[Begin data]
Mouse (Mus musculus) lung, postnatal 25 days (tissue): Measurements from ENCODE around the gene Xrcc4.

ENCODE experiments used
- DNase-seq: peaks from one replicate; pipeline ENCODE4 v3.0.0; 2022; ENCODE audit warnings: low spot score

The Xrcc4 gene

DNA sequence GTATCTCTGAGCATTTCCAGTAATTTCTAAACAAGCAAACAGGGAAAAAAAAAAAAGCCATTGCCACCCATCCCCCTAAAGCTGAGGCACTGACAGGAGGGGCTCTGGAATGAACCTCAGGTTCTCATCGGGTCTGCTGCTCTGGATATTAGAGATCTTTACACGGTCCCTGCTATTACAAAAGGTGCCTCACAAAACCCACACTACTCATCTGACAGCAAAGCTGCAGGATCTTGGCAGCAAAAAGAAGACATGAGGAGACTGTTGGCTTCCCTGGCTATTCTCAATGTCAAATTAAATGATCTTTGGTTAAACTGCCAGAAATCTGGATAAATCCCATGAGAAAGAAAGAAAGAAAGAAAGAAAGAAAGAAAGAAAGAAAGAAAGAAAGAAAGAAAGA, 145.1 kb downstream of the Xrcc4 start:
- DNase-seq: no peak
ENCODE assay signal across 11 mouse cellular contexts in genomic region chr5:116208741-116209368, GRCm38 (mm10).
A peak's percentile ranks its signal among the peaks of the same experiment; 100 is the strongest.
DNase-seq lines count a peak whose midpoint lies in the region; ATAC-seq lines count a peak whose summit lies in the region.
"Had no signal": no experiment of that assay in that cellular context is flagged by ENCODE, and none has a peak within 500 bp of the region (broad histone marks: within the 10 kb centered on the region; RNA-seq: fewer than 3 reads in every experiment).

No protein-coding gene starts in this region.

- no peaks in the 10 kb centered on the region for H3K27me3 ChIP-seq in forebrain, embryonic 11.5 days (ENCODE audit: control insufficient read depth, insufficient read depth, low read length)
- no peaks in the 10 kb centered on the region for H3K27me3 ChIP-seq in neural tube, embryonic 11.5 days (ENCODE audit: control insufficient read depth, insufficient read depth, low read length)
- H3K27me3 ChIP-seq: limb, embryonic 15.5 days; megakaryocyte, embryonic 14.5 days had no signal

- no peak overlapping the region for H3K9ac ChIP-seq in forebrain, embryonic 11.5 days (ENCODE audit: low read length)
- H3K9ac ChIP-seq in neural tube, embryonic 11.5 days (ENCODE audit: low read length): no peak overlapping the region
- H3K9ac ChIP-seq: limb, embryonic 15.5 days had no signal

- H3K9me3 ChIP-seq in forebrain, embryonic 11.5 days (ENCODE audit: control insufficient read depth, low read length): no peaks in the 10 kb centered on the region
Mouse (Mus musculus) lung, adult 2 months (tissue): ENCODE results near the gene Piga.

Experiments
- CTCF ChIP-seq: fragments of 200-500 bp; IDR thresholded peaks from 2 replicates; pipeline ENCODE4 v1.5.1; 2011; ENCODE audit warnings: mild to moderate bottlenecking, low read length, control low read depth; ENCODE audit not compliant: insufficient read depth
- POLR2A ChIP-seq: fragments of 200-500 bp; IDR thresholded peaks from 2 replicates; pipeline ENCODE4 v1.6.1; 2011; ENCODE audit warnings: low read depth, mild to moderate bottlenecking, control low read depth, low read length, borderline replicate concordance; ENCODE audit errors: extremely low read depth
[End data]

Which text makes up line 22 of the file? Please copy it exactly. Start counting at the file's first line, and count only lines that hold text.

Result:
- POLR2A ChIP-seq: fragments of 200-500 bp; IDR thresholded peaks from 2 replicates; pipeline ENCODE4 v1.6.1; 2011; ENCODE audit warnings: low read depth, mild to moderate bottlenecking, control low read depth, low read length, borderline replicate concordance; ENCODE audit errors: extremely low read depth